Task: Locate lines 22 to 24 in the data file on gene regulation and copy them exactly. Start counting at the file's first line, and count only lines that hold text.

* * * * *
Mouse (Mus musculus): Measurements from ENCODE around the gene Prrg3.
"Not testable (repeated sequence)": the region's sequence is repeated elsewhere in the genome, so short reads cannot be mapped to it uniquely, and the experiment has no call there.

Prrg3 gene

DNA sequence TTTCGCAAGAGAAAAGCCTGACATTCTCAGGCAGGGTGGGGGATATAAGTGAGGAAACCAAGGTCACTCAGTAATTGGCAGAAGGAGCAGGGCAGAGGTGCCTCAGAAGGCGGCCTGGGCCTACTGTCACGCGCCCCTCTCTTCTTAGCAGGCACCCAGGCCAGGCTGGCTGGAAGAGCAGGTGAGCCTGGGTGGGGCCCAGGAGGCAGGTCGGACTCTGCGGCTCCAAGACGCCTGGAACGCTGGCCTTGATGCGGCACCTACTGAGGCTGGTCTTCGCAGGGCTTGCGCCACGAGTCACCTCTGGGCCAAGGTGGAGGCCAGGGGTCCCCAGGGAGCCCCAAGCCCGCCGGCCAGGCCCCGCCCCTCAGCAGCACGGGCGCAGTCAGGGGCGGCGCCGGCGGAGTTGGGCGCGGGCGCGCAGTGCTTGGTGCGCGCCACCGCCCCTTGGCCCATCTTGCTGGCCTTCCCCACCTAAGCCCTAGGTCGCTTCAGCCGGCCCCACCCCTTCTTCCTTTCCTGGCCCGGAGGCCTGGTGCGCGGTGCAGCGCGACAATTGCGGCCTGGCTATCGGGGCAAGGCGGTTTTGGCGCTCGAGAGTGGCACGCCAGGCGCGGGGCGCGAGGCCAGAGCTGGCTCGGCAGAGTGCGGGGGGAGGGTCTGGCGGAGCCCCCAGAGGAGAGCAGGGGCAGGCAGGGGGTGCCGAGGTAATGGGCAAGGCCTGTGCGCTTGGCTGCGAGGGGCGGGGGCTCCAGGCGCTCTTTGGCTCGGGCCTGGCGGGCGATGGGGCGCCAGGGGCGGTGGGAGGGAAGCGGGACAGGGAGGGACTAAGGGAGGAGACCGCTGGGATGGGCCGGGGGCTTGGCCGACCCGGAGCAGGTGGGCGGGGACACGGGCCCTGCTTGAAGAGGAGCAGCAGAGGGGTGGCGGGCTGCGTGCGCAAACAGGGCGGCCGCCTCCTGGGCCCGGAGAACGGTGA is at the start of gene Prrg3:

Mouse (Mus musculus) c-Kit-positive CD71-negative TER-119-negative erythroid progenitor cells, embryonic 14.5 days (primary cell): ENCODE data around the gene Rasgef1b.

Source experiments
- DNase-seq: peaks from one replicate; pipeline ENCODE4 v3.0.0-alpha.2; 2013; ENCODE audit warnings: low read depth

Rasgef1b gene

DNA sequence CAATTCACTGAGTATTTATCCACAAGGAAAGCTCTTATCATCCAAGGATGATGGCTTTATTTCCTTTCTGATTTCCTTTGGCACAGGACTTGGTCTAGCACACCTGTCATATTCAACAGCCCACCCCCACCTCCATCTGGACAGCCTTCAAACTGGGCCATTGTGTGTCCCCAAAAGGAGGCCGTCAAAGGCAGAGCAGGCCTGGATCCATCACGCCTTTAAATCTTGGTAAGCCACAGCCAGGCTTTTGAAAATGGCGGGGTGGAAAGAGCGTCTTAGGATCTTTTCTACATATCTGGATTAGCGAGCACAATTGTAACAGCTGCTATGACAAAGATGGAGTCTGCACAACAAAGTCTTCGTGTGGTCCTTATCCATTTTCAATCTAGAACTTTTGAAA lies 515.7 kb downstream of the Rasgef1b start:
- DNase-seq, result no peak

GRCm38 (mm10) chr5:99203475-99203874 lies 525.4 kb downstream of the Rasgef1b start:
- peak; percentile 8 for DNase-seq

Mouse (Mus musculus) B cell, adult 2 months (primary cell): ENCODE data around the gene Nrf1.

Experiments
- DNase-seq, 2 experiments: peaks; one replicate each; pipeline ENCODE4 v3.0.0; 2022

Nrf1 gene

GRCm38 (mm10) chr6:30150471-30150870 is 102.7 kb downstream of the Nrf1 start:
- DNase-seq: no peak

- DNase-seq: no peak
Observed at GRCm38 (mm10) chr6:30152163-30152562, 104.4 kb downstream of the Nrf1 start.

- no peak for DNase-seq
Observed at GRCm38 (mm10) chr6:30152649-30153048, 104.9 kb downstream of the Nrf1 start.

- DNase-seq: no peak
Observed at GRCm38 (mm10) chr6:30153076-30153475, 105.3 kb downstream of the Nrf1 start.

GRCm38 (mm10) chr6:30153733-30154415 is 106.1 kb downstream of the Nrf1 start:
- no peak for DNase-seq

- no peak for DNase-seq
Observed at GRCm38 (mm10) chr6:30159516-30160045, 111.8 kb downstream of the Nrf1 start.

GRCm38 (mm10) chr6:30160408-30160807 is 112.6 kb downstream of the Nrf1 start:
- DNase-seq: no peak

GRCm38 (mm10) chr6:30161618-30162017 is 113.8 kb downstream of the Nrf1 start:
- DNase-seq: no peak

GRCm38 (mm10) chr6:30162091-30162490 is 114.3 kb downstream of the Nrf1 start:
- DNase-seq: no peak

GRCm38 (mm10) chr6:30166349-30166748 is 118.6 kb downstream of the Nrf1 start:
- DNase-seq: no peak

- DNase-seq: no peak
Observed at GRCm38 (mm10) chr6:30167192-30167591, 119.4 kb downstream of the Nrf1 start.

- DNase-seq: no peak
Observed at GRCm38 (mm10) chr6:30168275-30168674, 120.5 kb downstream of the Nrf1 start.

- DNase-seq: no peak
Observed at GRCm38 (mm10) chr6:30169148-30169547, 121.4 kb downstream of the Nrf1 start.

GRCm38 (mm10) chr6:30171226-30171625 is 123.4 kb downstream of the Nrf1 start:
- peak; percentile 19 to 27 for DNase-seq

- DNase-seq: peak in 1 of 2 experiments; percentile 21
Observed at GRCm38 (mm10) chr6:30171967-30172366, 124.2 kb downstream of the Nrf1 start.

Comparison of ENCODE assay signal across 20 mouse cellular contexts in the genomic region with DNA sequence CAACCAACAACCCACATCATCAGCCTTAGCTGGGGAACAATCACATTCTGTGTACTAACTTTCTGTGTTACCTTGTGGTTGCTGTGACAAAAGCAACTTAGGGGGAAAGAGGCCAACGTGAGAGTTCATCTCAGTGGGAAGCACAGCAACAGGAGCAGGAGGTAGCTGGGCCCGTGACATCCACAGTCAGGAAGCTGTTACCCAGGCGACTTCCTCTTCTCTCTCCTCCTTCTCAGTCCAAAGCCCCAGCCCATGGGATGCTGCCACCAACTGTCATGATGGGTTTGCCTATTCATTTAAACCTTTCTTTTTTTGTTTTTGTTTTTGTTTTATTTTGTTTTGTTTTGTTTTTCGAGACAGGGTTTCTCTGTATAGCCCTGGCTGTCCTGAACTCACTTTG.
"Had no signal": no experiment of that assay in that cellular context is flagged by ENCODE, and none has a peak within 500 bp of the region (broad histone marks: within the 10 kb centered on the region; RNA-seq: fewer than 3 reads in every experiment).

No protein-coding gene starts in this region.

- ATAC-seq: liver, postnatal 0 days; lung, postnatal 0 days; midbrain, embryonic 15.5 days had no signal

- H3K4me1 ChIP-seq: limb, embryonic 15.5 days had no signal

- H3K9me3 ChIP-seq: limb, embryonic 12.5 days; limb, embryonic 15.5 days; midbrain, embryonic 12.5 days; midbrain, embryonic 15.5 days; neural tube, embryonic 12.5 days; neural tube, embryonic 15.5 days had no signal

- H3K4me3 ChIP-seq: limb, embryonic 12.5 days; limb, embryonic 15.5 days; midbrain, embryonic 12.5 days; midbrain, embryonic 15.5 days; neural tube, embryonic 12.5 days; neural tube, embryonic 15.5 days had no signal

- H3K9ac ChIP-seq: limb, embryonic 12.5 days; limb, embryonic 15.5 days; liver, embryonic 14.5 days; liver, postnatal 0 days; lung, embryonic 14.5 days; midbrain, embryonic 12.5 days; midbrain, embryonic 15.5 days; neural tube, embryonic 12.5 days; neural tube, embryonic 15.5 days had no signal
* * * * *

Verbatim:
Observed at GRCm38 (mm10) chr6:30152649-30153048, 104.9 kb downstream of the Nrf1 start.

- DNase-seq: no peak
Observed at GRCm38 (mm10) chr6:30153076-30153475, 105.3 kb downstream of the Nrf1 start.